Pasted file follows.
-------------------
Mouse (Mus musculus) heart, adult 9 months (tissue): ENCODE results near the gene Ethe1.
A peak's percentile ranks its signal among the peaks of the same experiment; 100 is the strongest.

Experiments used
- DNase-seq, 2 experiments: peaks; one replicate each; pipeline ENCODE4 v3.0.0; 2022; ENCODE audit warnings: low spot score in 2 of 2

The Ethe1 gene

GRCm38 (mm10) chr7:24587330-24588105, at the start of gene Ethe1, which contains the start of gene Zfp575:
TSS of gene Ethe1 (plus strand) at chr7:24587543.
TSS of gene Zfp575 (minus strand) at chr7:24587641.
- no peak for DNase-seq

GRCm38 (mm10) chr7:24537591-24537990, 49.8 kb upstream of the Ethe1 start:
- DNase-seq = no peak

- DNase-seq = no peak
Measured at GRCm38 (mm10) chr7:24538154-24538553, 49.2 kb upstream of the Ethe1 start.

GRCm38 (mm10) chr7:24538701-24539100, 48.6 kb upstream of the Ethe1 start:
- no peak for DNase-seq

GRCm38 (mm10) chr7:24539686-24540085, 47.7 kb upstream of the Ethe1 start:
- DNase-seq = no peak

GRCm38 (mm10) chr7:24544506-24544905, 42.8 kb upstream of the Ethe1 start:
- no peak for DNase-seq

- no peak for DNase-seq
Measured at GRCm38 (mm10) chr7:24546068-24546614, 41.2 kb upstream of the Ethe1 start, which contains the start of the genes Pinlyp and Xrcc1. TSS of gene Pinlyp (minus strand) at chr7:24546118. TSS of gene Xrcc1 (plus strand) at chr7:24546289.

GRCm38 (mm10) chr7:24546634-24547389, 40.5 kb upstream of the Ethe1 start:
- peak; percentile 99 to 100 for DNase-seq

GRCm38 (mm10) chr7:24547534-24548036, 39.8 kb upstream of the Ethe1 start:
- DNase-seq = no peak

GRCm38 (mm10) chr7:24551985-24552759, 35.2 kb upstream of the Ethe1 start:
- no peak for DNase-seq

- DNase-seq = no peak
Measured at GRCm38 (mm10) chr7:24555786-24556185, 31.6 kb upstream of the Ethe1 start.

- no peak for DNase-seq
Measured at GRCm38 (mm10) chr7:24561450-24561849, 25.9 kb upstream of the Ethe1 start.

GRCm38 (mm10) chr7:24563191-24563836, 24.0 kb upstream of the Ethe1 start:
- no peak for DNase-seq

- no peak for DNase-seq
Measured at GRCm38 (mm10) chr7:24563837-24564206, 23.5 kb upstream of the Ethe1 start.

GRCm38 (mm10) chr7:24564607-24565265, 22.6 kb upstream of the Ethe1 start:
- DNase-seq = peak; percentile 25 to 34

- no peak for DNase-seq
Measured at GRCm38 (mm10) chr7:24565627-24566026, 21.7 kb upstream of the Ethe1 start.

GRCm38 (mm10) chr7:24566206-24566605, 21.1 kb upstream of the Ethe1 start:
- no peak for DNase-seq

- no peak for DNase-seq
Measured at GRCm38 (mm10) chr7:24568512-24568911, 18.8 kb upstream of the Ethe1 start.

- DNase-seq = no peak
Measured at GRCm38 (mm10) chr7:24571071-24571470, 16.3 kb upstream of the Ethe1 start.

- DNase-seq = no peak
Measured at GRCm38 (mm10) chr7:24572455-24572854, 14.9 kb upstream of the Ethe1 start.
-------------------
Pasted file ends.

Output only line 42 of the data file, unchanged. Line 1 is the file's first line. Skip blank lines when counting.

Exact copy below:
- no peak for DNase-seq